It wasn’t until we went to the CEO or business unit head and said that “you must BE the change, you must lead!” that we began to achieve permanent and lasting change. For many years, when selling our services to major corporations, I challenged the CEO to be the change, to go through the same training and do the same action steps that we were going to ask of every other manager. I challenged them to lead! They always agreed. I did sometimes need to remind them of their commitment.
More than once I have observed that the effectiveness of teams, the ability to use problem solving methods and tools, is better at lower levels and worse above. I have coached senior management teams going through the Team Leadership course to do the exact same things as first level teams – define their scorecard, graph their performance, use the PDCA or A3 methodology, define leader standard work, and map their processes. By doing these things they both gain understanding of their value, and they model the behavior for those below. Do it at every level…together! Unity of practice is powerful.
2. Manage the Change – Institute Accountability and Motivation for Lean Practices:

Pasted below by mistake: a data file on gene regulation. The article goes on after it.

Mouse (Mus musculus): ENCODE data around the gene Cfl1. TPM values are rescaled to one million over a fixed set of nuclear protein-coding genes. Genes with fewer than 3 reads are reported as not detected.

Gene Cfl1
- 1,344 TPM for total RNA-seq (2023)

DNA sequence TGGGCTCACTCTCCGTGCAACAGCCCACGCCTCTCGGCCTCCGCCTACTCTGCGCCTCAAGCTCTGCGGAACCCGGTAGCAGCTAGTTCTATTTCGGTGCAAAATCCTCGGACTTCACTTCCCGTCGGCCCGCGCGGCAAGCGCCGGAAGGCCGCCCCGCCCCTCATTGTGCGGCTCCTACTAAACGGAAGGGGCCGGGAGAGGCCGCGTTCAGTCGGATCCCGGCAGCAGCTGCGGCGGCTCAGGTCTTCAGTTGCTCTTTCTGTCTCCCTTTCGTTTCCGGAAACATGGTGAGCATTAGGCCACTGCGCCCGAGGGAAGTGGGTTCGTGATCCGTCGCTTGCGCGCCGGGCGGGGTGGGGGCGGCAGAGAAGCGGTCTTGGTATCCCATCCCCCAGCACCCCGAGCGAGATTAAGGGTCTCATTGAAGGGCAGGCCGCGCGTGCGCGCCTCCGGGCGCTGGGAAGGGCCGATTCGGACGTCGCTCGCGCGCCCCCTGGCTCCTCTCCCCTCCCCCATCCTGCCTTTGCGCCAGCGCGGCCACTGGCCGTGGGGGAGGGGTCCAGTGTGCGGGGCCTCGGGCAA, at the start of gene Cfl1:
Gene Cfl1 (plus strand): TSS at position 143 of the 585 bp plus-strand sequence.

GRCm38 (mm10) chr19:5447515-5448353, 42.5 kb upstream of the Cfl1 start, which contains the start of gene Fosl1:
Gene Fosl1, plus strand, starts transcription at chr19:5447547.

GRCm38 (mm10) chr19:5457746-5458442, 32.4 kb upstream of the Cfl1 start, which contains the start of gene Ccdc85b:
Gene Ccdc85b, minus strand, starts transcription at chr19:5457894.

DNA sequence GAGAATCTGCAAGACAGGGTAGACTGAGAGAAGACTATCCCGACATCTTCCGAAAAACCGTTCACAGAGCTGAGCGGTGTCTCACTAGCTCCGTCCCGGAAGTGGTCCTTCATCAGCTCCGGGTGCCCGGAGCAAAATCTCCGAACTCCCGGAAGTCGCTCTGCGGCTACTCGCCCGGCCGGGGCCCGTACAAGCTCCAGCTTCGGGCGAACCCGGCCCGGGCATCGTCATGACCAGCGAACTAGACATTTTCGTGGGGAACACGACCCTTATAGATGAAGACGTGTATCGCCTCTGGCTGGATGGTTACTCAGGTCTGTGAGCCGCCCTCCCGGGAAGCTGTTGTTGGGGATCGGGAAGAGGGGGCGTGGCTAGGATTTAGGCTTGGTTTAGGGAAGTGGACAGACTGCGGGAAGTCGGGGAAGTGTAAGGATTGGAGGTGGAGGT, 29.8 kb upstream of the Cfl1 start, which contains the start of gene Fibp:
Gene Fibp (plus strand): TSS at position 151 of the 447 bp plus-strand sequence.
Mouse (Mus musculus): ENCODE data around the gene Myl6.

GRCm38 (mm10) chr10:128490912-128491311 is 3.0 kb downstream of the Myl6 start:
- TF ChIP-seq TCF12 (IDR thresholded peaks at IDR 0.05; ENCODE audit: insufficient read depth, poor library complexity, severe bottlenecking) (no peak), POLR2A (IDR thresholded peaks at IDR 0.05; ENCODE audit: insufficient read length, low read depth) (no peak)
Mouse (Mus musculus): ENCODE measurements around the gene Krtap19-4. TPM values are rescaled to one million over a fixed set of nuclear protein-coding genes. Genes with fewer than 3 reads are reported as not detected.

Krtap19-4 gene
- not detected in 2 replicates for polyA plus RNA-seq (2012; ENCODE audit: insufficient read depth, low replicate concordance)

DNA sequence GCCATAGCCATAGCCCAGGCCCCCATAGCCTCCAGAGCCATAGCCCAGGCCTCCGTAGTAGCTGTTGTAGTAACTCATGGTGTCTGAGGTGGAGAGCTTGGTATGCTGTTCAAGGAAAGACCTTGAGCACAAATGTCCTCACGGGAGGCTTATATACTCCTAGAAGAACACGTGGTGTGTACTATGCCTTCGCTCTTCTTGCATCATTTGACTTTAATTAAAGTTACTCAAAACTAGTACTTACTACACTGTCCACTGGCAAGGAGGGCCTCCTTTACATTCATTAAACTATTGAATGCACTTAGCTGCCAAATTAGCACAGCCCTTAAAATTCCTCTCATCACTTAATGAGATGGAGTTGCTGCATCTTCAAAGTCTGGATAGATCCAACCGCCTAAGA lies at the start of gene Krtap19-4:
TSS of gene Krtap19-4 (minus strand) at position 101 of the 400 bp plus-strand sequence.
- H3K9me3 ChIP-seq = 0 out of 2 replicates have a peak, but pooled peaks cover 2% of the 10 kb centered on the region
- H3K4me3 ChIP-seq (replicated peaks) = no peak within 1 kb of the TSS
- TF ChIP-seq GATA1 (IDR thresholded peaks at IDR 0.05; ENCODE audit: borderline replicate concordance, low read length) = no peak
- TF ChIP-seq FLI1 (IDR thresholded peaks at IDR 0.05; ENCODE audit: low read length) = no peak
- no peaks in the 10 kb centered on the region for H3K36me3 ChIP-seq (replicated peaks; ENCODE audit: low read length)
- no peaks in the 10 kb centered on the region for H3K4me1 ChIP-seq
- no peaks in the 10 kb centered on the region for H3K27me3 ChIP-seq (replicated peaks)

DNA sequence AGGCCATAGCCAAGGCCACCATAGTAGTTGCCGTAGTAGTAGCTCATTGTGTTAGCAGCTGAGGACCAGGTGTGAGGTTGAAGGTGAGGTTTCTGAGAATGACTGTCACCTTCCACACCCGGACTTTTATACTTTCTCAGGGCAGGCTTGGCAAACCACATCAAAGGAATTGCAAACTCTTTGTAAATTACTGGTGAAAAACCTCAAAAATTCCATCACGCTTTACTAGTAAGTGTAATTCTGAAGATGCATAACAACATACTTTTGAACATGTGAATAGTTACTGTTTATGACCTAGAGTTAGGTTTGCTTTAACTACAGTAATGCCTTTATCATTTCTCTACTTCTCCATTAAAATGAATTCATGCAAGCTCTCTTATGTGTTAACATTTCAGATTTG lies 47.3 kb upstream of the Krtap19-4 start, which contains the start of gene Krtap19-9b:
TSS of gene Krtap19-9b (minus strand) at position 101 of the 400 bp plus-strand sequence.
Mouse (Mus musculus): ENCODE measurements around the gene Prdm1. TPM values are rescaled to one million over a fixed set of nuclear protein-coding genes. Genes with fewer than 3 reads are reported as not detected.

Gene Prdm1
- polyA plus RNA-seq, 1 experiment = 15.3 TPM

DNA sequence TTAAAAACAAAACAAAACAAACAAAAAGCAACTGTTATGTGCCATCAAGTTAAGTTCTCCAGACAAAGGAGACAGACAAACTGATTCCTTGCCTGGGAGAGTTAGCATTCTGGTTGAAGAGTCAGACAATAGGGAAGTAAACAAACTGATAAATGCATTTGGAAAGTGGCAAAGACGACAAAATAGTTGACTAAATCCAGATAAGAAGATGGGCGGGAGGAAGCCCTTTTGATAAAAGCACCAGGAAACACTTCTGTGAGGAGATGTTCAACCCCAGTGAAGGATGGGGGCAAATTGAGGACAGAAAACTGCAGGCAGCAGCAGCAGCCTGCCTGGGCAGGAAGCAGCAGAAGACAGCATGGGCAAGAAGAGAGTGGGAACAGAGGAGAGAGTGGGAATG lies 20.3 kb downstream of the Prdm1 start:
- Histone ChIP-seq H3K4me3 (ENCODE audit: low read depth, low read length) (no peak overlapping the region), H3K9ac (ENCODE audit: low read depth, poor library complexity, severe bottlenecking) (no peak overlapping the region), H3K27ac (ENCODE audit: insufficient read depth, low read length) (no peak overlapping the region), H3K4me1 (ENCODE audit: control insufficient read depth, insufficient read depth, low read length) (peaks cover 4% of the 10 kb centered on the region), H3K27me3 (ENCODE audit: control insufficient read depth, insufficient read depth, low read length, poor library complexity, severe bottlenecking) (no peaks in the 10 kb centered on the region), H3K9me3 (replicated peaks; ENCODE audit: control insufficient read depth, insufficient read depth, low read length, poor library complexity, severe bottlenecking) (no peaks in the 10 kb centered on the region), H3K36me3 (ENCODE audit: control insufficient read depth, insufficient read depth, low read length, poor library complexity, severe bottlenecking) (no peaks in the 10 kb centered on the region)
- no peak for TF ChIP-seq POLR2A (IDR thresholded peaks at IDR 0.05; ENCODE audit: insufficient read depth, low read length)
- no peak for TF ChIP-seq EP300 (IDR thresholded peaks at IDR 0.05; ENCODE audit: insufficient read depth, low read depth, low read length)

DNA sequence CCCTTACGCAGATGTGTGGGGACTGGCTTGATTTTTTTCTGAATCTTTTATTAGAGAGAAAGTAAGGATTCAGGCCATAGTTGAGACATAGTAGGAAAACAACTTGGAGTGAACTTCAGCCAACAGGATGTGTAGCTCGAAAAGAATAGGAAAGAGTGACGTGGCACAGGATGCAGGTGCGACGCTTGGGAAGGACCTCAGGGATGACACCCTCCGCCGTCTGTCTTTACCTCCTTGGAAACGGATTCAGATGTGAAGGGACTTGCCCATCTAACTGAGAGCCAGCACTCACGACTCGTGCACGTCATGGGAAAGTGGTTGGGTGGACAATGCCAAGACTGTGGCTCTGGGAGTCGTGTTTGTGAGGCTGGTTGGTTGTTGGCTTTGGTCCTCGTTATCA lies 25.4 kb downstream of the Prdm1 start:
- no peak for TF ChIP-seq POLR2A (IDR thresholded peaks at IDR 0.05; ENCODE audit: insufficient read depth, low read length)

I do not know why it is, but when it comes to changing the culture, managers seem to abandon every good management practice. They imagine that the culture is too complex to apply objectives, measurement and accountability. They are wrong.
I think one of the most useful things I have ever developed is this simple spreadsheet and graphic (at the top) that defines both training modules and the “deliverables”, the action-learning steps that are associated with each module. It is downloadable within the Team Leadership course. One axis defines the learning modules, the knowledge. The other axis defines the “deliverables” action steps. Knowledge, plus action, plus feedback equals sustained change.